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Internet Trademark Case Summaries

Northwest Airlines, Inc. v. Bauer

2006 WL 3733295 (D.N.D. Dec 15, 2006)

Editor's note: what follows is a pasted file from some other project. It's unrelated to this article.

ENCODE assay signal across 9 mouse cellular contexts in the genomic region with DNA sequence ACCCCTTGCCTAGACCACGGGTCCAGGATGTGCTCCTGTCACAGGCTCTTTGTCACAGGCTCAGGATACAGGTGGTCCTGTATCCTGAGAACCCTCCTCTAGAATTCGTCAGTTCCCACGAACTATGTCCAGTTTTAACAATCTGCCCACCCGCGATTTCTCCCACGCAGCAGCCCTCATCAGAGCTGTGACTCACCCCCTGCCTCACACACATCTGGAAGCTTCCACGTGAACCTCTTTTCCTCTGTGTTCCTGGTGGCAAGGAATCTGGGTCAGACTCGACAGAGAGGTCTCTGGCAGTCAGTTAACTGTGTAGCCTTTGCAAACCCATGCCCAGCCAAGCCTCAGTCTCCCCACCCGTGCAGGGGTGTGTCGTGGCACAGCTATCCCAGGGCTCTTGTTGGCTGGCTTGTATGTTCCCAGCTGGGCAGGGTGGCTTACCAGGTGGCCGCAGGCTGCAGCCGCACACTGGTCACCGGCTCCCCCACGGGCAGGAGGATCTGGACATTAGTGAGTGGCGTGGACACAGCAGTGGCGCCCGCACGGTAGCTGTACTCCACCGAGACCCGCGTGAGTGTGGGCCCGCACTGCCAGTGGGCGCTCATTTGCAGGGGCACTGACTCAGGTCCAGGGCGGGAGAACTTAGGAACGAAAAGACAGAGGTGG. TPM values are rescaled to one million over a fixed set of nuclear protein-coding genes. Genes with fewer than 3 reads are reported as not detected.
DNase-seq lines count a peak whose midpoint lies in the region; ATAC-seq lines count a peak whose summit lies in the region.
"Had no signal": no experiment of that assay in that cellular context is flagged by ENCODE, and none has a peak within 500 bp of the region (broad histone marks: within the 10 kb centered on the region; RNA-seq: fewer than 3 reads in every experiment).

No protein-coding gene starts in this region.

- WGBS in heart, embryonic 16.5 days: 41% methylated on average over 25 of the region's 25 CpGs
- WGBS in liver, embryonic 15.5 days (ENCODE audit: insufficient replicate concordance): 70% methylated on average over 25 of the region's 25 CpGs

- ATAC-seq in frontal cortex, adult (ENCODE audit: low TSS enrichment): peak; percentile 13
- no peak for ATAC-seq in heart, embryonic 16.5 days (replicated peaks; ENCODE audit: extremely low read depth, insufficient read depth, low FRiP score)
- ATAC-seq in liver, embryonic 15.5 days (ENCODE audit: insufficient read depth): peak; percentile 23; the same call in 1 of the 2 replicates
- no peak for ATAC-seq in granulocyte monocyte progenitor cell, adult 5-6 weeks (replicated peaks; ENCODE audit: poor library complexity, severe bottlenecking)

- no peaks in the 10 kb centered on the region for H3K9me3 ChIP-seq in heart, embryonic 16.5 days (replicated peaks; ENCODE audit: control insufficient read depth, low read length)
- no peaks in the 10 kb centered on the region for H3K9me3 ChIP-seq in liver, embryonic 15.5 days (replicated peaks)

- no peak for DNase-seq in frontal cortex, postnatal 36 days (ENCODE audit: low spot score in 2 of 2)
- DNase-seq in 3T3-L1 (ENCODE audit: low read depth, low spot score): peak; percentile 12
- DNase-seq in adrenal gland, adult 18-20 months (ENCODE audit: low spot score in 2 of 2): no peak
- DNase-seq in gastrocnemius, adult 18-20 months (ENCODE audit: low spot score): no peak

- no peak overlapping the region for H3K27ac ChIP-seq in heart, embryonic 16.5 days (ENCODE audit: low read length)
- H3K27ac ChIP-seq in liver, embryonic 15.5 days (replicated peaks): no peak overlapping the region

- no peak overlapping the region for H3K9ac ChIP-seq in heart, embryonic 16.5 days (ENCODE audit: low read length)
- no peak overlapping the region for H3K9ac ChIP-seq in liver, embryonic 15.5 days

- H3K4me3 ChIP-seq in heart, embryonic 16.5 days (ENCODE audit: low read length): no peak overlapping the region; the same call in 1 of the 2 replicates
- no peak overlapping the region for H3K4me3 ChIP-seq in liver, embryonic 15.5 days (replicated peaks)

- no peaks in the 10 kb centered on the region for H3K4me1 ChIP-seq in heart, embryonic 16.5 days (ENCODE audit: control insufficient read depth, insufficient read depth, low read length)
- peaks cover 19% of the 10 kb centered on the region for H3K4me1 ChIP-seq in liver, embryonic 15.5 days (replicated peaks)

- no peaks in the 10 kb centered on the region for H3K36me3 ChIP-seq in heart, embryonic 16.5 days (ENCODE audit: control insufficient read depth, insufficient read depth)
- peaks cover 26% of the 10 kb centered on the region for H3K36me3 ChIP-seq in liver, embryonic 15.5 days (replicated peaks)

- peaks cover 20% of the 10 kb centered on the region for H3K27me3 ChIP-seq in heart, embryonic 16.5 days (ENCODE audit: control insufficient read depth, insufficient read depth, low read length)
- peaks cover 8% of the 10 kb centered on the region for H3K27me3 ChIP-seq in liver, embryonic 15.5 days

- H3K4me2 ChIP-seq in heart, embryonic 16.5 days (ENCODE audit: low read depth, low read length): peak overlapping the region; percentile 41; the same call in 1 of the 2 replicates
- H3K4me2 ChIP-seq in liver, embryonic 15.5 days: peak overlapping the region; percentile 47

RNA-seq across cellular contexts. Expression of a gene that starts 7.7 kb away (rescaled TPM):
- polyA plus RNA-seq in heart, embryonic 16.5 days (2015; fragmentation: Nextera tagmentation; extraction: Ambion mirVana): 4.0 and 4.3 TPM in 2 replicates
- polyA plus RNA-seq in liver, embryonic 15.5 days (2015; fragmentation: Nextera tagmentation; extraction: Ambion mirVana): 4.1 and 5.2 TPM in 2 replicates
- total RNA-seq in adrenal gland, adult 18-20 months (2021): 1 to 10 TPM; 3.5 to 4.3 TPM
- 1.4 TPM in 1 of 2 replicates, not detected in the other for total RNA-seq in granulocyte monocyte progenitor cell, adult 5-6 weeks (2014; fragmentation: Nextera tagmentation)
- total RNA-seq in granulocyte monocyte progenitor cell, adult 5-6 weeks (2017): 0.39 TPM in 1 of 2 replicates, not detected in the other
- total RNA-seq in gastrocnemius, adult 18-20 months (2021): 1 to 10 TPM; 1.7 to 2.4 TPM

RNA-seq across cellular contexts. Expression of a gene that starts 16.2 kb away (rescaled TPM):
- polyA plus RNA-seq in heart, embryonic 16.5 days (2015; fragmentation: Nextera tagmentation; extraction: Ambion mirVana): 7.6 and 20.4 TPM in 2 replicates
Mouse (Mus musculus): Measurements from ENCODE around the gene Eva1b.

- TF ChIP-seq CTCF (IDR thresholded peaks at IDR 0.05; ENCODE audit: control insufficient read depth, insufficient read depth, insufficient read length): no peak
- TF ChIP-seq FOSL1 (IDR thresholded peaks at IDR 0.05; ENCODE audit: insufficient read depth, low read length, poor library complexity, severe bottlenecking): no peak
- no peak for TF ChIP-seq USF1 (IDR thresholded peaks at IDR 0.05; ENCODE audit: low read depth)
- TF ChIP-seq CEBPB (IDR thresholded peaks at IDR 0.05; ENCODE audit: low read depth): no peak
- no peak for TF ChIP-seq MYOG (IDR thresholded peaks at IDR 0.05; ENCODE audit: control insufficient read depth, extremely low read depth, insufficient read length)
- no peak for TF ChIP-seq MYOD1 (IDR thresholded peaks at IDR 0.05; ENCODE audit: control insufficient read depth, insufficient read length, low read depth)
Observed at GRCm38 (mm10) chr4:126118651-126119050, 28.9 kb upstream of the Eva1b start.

As a “service recovery tool” to passengers affected by flight irregularities, plaintiff Northwest Airlines (“Northwest”) distributed “e-Certificates,” which entitled the customer to a discount on their next Northwest ticket.  The certificates explicitly stated that they were “transferable but not for cash or any other consideration” and that “purchase/auctioned [certificates] are subject to confiscation and travel will not be permitted.”  Defendant advertised and sold these e-certificates for cash through his website at “,” claiming that they were “completely transferable.”  Plaintiff sued defendant for trademark infringement, dilution, deceptive trade practices, unfair competition, and cybersquatting.  Plaintiff estimated that it was losing $1.2 million per year due to e-Certificate abuse and that defendant caused a portion of these losses.  Plaintiff moved for an ex parte temporary restraining order, arguing that defendant’s actions violated the Lanham Act and that defendant’s sale of allegedly illegal and fraudulent certificates violated the public trust under North Dakota law.  The court held that plaintiff established a sufficient likelihood of success on the merits of its infringement claim, finding that (1) plaintiff’s NORTHWEST mark was strong, (2) defendant’s use of the NORTHWEST mark on his website and in his domain name was substantially similar, (3) defendant competed with plaintiff, (4) defendant’s use of the NORTHWEST mark indicated that he intended to divert customers from plaintiff, (5) defendant’s actions likely created actual confusion, and (6) “the nature of the Internet makes it unlikely that consumers can avoid confusion through the exercise of due care.”  The court also held that plaintiff established that without a temporary restraining order it would likely suffer irreparable harm; that the balance of the harms weighed in favor of plaintiff; and that the public interest weighed in favor of “protecting intellectual property and protecting consumers from fraud in all forums including the Internet.”  Accordingly, the court granted plaintiff’s motion and temporarily enjoined defendant from, among other things, using the domain name “” and any confusingly similar domain names, and using the mark NORTHWEST and any confusingly similar terms in a way likely to confuse customers into believing that defendant’s services were sponsored by, affiliated with, or otherwise endorsed in any way with plaintiff.